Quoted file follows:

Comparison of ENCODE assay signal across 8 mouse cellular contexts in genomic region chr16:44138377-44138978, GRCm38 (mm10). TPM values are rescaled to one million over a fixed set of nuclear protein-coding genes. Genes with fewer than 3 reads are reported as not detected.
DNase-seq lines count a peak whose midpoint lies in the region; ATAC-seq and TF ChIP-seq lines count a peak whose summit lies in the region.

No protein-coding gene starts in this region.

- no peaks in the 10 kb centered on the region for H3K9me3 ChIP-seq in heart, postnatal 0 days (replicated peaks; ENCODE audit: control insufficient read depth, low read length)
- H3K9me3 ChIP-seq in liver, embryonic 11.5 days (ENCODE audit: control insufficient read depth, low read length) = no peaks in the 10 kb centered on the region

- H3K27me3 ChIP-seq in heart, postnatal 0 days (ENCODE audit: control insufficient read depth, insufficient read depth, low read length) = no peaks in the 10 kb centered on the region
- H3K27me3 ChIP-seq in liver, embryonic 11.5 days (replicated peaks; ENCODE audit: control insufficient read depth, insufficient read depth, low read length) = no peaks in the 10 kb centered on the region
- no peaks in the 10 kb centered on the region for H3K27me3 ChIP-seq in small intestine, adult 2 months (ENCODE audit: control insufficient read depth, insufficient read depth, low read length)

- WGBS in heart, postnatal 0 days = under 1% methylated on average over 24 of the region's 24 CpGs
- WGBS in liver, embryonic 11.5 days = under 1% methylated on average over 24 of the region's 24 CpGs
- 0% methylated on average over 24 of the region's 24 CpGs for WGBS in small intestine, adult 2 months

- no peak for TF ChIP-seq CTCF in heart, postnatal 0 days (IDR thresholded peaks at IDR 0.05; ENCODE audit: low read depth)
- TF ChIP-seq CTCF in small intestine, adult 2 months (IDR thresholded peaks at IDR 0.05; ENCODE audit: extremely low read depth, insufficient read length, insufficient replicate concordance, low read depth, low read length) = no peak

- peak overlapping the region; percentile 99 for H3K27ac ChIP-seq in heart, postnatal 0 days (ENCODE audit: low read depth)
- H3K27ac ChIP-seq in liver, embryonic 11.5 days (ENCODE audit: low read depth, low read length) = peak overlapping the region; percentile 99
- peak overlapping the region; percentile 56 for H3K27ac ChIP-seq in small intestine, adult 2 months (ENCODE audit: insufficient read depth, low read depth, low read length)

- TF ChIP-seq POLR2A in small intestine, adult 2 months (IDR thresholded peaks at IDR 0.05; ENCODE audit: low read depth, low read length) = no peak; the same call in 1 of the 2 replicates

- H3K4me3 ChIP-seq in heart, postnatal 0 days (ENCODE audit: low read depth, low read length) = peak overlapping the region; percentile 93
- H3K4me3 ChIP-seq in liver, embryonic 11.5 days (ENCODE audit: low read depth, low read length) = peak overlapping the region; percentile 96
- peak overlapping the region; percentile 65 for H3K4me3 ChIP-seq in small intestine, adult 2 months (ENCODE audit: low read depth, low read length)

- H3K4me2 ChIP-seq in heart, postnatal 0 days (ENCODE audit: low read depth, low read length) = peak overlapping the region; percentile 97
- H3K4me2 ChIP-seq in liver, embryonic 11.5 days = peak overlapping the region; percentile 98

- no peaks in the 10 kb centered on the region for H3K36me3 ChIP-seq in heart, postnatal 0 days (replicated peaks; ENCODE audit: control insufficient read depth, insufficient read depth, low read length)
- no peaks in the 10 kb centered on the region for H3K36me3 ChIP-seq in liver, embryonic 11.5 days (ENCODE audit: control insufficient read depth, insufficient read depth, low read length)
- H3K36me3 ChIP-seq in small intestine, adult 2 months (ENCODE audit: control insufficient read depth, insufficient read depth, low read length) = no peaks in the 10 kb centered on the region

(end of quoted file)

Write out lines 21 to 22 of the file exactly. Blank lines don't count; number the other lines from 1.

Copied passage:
- H3K4me2 ChIP-seq in heart, postnatal 0 days (ENCODE audit: low read depth, low read length) = peak overlapping the region; percentile 97
- H3K4me2 ChIP-seq in liver, embryonic 11.5 days = peak overlapping the region; percentile 98